Siddharth Subham | Bioengineering | Advisor: David Akhavan
Assembling Avengers “CAR T Cells” to eliminate Breast Cancer
Breast cancer is the most diagnosed cancer among females in the United States, as well as in Kansas. Triple Negative Breast Cancer (TNBC) is an aggressive subtype of breast cancer accounting for 15-20% of all cases and having a critical survival rate of 12% in patients diagnosed with metastatic TNBC. Current treatment methods include surgery and chemotherapy, along with recently developed checkpoint inhibitors and targeted therapy. The current study evaluates the effect of Chimeric Antigen Receptor (CAR-T) cell therapy on TNBC. CAR-T cell therapy focuses on engineering the body’s own immune cells, the T cells, to better recognize tumor cells and eliminate them. We are developing CAR-T cells to target the TNBC tumor cells by simultaneously attacking dual antigens present on the tumor cells (i.e. EGFR and B7H3). For this study, CD4+ T cells were isolated from whole human blood and transduced with single CARs: EGFR & B7H3 and the Bispecific EGFR-B7H3 CAR. Tumor killing assay was performed by plating TNBC cell line MDA-MB-231 cells against the CAR-T cells for 96 hours. Tumor cell viability, total count and percentage dead were examined after 96 hours. As a result, we found significant killing of tumor cells with CAR-T cells compared to mock T cells in vitro. In vivo, EGFR CAR has successfully eliminated the tumors in brain metastatic model of TNBC in NSG mice and further experiments are ongoing. This therapy has been successful in treating hematological malignancies. The first patient to receive this therapy just completed 10 years of cancer free survival.
Micah Unruh | Ecology and Evolutionary Biology | Advisor: Sharon Billings
Soil Aggregates, Organic Matter, and Microbes: Improving Understanding of Processes that Support Soil Fertility and Function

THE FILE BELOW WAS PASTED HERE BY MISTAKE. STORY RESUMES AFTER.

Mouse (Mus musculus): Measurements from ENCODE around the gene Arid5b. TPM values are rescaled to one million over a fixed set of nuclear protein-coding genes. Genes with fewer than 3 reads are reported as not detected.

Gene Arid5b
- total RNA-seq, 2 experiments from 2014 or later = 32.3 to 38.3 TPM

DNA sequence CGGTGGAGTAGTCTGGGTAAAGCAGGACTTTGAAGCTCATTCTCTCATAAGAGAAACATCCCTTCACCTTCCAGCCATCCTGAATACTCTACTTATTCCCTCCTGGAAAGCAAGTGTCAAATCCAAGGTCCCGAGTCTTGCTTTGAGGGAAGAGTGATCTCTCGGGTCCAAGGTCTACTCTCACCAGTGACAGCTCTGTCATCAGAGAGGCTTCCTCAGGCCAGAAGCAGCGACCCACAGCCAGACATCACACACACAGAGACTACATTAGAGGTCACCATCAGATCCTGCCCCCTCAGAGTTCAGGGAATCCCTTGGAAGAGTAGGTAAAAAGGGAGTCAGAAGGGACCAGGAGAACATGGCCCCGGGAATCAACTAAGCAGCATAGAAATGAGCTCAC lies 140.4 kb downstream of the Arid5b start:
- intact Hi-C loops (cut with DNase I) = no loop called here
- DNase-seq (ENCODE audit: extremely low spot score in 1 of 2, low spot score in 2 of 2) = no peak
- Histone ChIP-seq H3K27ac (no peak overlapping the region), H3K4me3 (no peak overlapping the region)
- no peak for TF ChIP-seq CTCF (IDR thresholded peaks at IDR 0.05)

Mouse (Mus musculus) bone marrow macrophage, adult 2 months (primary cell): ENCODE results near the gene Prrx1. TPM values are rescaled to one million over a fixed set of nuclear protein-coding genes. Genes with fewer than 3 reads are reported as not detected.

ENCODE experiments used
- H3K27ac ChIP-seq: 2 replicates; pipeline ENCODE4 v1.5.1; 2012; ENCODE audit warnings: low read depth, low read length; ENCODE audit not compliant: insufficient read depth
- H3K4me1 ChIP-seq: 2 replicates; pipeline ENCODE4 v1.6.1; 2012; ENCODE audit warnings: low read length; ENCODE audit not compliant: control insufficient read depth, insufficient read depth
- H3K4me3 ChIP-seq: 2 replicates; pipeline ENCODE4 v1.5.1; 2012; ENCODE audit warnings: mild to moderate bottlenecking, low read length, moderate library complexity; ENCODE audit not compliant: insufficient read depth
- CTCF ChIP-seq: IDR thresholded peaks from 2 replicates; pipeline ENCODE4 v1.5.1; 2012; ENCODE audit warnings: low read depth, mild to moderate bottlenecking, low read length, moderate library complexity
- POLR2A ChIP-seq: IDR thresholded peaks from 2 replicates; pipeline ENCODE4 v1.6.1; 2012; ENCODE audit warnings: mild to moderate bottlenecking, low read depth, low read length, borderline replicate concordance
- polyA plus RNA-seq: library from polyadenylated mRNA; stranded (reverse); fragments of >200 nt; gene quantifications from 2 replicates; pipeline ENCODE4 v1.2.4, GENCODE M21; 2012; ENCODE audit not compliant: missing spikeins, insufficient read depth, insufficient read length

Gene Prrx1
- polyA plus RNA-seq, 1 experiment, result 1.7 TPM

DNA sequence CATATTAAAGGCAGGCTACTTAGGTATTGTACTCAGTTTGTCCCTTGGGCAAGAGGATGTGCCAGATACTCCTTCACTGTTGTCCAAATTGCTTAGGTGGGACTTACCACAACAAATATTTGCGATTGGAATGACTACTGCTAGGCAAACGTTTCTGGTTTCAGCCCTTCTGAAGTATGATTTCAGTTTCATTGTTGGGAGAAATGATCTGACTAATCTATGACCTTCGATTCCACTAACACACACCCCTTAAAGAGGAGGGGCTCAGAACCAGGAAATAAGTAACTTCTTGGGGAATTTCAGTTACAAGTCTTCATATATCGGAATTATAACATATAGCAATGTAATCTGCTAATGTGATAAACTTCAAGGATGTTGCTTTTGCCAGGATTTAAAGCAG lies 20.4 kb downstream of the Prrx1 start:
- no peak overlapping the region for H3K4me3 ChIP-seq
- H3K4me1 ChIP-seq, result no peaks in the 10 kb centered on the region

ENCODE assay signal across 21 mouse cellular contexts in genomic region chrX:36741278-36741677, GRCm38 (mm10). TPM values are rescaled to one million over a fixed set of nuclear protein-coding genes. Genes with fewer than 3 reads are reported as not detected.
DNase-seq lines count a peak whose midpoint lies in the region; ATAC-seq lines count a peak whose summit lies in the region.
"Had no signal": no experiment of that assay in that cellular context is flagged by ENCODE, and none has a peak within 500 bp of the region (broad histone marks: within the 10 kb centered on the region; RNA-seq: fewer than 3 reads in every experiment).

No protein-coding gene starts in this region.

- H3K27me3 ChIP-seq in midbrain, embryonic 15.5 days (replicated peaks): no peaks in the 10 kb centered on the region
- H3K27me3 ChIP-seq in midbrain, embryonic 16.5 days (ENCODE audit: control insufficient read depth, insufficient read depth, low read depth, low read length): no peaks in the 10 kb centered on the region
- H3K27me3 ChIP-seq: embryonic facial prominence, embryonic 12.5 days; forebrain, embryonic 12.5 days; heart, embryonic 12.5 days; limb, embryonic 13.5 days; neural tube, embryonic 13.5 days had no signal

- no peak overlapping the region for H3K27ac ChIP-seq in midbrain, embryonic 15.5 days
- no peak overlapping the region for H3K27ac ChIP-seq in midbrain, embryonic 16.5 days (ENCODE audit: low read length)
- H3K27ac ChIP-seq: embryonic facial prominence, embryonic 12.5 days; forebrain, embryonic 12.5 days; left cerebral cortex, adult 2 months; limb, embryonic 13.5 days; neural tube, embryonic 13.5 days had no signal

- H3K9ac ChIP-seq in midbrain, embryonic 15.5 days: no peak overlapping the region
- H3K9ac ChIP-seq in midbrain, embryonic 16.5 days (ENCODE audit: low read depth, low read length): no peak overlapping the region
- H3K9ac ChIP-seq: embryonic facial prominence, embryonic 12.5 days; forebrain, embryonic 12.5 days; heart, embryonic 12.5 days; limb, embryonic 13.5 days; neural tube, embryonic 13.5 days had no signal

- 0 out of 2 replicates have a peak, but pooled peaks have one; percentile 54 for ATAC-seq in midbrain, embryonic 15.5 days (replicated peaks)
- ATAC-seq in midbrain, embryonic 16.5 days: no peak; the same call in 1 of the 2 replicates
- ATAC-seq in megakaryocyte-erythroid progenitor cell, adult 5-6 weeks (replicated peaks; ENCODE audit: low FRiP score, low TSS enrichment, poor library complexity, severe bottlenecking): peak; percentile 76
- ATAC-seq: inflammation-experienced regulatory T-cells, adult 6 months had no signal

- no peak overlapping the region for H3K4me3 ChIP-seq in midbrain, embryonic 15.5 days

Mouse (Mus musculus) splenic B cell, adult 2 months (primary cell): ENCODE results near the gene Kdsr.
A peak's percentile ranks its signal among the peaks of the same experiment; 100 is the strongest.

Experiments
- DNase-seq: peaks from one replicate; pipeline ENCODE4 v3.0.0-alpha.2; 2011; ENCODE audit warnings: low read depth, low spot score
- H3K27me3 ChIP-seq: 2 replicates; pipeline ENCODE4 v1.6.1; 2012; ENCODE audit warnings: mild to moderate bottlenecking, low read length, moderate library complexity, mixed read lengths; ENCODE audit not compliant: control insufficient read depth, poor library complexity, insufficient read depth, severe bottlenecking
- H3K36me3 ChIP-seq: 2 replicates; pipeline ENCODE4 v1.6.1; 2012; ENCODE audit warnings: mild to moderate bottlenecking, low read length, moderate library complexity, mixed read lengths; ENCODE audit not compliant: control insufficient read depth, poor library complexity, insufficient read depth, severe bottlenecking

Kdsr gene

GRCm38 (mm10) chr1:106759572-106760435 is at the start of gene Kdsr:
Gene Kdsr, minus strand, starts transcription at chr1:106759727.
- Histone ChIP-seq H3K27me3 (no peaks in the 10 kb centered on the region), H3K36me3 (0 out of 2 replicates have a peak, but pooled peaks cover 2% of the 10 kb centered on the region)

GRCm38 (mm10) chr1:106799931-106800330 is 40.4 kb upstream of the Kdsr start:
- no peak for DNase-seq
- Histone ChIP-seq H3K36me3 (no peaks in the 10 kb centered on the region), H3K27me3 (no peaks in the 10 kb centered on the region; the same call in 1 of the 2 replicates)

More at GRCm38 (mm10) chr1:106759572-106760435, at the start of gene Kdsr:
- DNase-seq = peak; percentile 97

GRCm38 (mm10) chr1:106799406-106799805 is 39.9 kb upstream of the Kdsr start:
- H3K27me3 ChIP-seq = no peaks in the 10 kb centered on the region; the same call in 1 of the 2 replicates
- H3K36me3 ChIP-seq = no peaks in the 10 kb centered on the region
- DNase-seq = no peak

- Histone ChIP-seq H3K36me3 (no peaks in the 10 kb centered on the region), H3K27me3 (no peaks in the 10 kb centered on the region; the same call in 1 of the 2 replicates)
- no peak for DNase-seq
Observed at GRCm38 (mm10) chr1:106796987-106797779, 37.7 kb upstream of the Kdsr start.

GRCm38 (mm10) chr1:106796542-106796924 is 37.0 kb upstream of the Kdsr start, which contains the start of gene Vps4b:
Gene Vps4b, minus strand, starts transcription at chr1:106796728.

Plants draw carbon dioxide out of the air and transform it into leaves, stems, roots, and other organic material. Much of this matter eventually mixes into the soil, where microbes convert most of it back into carbon dioxide. However, some of the plant material may linger in the soil for decades to millennia to form soil organic matter, or SOM. SOM provides vegetation with essential nutrients, increases the soil’s ability to retain water, and undergirds many other important soil functions. When soil is cultivated for agriculture, the amount of SOM contained within it tends to decrease, and many scientists expect this depletion to accelerate in coming decades. Crops planted in soils with low SOM tend to have lower yields and require greater amounts of costly fertilizers. Thus, developing land management practices that slow or reverse SOM loss is critical. To achieve this goal, we must understand the processes that control whether plant matter ultimately becomes SOM or if its carbon is transformed back into carbon dioxide. Most SOM is found inside of soil aggregates. These small clusters of mineral particles and other materials are the focus of our research, which explores 1) how the distribution of microbes, organic matter, and water within soil aggregates stabilizes SOM; 2) how the characteristics of a soil aggregate influence what microbial species associate with it; and 3) how the species makeup of microbial communities affects SOM accumulation. We hope our work will inform low-cost solutions to declining SOM stocks, benefiting Kansas farmers.